Overtime Exemption Fails Due To Daily-Rate Pay

Volume: 22 | Issue: 10
March 6, 2023

The U.S. Supreme Court recently issued an interesting decision on overtime exemptions under the Fair Labor Standards Act (FLSA), holding that an employee making $200,000.00 per year was not exempt and was instead entitled to overtime. The Court’s decision is particularly important to employers relying on overtime exemptions for employees paid by the day, hour, or shift. 

In Helix Energy Solutions Group, Inc. v. Hewitt, the employee worked on an offshore oil rig, overseeing operations and supervising other employees. He was paid on a daily-rate basis and was not paid for overtime. He typically worked 84 hours a week while on the vessel and earned over $200,000.00 a year. His employer argued that he was exempt from overtime under the FLSA’s highly compensated employee exemption.

The FLSA’s overtime exemptions require the employer to meet a salary basis test, a salary level test, and a duties test. The issue in Helix Energy was whether the employer could meet the salary basis test for an employee paid on a daily-rate basis. The salary basis test requires the employee to receive a predetermined and fixed salary each pay period that “is not subject to reduction because of variations in the quality or quantity of the work performed.”   

Giving great deference to the regulations interpreting the FLSA, the Supreme Court decided that the employee was not exempt from overtime.  It explained that daily-rate workers can meet the salary basis test only if they satisfy the requirements of 29 C.F.R. § 541.604(b). This regulation states that an employer may base an employee’s pay on an hourly, daily, or shift rate without “violating the salary basis requirement” if the employee receives a “guarantee of at least the minimum weekly required amount paid on a salary basis regardless of the number of hours, days or shifts worked, and a reasonable relationship exists between the guaranteed amount and the amount actually earned.” “The reasonable relationship test will be met if the weekly guarantee is roughly equivalent to the employee’s usual earnings at the assigned hourly, daily or shift rate for the employee’s normal scheduled workweek.” Under the Court’s analysis, the employer could not satisfy this requirement and therefore could not satisfy the salary basis test for this employee, despite his high income.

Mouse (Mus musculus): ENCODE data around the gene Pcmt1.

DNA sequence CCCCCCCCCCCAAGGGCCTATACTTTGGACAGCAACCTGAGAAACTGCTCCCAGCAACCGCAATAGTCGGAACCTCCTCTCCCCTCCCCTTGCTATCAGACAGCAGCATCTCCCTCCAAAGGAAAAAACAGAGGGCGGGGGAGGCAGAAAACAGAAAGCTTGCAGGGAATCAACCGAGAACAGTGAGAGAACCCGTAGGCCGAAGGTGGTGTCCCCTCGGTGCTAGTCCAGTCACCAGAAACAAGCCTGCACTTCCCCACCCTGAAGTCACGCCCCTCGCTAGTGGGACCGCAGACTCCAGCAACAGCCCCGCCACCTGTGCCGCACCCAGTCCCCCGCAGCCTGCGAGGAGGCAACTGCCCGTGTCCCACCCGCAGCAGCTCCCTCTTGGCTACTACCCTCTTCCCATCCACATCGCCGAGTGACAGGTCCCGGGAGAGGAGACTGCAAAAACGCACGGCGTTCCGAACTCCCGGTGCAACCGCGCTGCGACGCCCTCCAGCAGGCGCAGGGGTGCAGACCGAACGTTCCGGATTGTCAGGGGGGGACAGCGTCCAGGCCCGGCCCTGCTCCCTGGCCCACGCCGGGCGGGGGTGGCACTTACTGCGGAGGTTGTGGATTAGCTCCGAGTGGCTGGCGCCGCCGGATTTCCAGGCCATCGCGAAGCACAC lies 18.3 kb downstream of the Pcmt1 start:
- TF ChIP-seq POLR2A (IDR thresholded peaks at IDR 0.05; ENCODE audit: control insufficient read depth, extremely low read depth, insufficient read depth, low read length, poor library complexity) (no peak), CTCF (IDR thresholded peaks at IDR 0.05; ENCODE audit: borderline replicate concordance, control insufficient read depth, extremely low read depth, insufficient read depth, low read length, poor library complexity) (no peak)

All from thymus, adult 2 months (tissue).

Three Justices disagreed with this decision, and Justice Kavanaugh questioned whether the FLSA regulation relied upon by the Court is actually consistent with the FLSA (which does not require a salary basis test). Nevertheless, this decision is a good reminder of the importance of meeting the salary basis test, even for highly compensated employees. Moreover, employers who consider employees exempt from overtime but use a daily, hourly or shift rate of pay may need to adjust their pay practices.

If you have questions about this case or would like assistance with evaluating your overtime exemptions, please contact a KZA attorney. 

KZA Employer Report articles are for general information only; they are not intended and should not be construed to be legal advice. Reading or replying to such articles does not establish an attorney-client relationship. In addition, because the subject matters and applicable laws discussed in Employer Report articles are often in a state of change and not always applicable to every type of business entity or organization, readers should consult with counsel before making decisions based on the same.

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